Wednesday’s Jaw was taken by Richie (6.1) and was about music – its use for propaganda and protest.  Beginning with a remarkable film from 1908 of the Marseillaise being sung and the use by the French government of this rousing song (inspired by the need to defend Strasbourg), he went on to talk about the role of the piano in middle class European life, before crossing the Atlantic and involving us in the role of music in the Vargas 1930-42 Brazilian government.  He then made protest music the thread, with Bob Dylan, Martin Garvey and then the extraordinary story of Fela Kuti’s Kalakuta Republic, set up in Nigeria in the 70s and destroyed by the Nigerian government in February 1977; this was partly in response to the popularity of his protest song Zombie which attacked the mindlessness and power of the Nigerian military.

Student initiatives and talks of this kind are the best kind of inspiration for other students – and all the more powerful coming at a time of year when schools and students tend to be thinking exclusively about exams.

How do you ensure that your school has a strong teaching and learning culture?

Interviewing potential new Maths teachers and thinking about the Teaching and Learning Parent Forum we are running on Saturday, I find myself reflecting on how much has moved forward in the way that independent senior schools in particular view teaching and learning. Put simply, it is now central to everything we do. Go back 25 years and it was very different – many independent sector teachers operated much more in a bunker mentality – there was little observation of teaching and little collaboration. Underscoring all of this was a very British phlegm – “if you are any good as a teacher, you get on with it and do your stuff..and really the character-building stuff happens outside the classroom.”  As a new teacher you were expected to sink or swim – your classroom was very much your own business – your bunker or oubliette. Happily things have changed markedly. Although a major factor behind this has been inspection, which now puts pupil progress very much at the centre, much credit must also go to teachers who have emerged from really strong teacher training over the past 10 years or so brimming with good ideas. They have been much more wised up in the science of how people learn and the importance of understanding how different people learn differently. So, how do you ensure that your school has a strong teaching and learning culture – and ensure that it keeps bubbling? Here are some thoughts – not comprehensive and in no particular order. 1) Welcome opportunities to appoint new teachers – and ensure a fair number have recent maintained sector experience; don’t be afraid of a healthy level of staff turnover – say in the 10% range. 2) Create a reflective culture where teachers and students talk together about teaching and learning – a student Teaching and Learning group and a staff one. The more students understand the process, the more motivated they will be. Teachers need time in department meetings to share ideas – about teaching and learning. 3) Observation and sharing of good practice: create a culture of observation – not just of formal lesson observation and not just within a subject, but encourage teachers to buddy up and watch each classes across subjects – you always learn something new. 4) Celebrate learning as something which flies strongest out of the classroom and is to be cherished for its own sake – ideas often bubble best when taken outside, whether in an academic society, visiting talk or trip. 5) Keep adding to the brew and keep the pot bubbling: our own inquisitiveness and our capacity to develop our minds know no boundaries, so let’s keep pushing out and thinking about how we can do things better – working with outside agencies through INSET or research partnerships, for example. One final thought: sometimes people confuse a fervent interest in teaching and learning with academic hothousing – they are very different things. More on this on Saturday.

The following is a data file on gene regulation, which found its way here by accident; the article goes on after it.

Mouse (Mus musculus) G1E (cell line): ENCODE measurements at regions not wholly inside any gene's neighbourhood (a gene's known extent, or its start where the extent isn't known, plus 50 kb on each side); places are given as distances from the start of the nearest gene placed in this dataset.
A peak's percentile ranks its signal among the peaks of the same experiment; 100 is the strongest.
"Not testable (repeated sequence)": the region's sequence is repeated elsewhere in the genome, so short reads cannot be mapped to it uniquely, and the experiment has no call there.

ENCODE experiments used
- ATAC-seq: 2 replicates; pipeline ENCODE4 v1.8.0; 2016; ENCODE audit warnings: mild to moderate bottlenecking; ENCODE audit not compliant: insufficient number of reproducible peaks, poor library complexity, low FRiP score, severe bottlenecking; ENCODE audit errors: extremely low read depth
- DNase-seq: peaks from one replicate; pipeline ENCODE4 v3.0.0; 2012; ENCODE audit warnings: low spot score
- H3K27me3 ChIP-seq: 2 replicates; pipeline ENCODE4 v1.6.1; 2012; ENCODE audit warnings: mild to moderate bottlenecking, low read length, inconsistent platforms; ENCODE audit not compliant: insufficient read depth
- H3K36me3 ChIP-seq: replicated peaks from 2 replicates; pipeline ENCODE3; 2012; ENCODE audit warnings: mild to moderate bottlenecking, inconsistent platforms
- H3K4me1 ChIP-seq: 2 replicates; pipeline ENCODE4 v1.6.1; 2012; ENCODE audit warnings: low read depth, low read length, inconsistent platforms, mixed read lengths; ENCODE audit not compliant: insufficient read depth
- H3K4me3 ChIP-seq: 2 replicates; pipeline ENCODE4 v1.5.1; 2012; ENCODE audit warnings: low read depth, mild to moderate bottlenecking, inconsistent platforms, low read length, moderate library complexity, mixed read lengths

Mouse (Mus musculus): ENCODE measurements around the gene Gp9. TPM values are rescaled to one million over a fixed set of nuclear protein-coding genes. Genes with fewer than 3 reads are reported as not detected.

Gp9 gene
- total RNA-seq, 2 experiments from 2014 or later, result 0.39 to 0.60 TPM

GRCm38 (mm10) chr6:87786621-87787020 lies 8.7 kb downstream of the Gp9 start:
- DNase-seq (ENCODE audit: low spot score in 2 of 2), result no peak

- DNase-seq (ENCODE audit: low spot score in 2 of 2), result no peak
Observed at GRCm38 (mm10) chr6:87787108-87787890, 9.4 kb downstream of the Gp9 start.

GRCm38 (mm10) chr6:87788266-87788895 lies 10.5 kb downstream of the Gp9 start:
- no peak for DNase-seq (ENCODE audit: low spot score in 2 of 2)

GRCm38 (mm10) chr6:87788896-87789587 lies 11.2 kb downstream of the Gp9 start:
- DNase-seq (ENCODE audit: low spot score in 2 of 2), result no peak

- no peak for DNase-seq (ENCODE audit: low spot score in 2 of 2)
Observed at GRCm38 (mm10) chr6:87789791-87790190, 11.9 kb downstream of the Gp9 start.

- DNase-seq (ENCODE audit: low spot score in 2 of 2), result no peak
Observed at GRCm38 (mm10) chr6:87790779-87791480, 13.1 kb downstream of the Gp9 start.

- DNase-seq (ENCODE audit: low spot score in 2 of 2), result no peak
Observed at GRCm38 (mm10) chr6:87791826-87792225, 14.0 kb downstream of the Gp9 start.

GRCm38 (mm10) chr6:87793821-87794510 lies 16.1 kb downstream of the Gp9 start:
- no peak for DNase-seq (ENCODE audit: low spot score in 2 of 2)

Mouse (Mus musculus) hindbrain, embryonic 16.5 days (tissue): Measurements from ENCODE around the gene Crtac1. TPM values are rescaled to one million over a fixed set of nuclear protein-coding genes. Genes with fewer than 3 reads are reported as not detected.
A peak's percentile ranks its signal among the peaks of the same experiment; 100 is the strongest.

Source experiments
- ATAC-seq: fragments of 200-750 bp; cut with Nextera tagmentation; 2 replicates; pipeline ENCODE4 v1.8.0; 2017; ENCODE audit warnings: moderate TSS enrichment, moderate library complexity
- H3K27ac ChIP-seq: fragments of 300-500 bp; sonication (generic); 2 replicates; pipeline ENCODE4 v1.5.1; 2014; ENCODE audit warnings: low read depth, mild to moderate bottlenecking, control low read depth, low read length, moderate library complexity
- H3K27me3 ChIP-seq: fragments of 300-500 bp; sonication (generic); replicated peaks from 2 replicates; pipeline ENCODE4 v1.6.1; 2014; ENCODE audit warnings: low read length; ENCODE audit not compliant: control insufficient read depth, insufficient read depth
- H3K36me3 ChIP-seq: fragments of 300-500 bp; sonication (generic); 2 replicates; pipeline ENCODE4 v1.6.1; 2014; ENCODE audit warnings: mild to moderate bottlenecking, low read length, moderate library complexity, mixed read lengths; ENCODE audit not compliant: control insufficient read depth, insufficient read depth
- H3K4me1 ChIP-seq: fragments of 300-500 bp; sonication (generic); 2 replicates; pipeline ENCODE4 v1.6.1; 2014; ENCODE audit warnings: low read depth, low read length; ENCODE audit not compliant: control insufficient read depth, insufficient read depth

By Keith Budge, Headmaster, Bedales Schools


Bedales School is one of the UK’s top independent private co-education boarding schools. Bedales comprises three schools situated in Steep, near Petersfield, Hampshire: Dunannie (ages 3–8), Dunhurst (ages 8–13) and Bedales itself (ages 13–18). Established in 1893 Bedales School puts emphasis on the Arts, Sciences, voluntary service, pastoral care, and listening to students’ views. Bedales is acclaimed for its drama, theatre, art and music. The Headmaster is Keith Budge.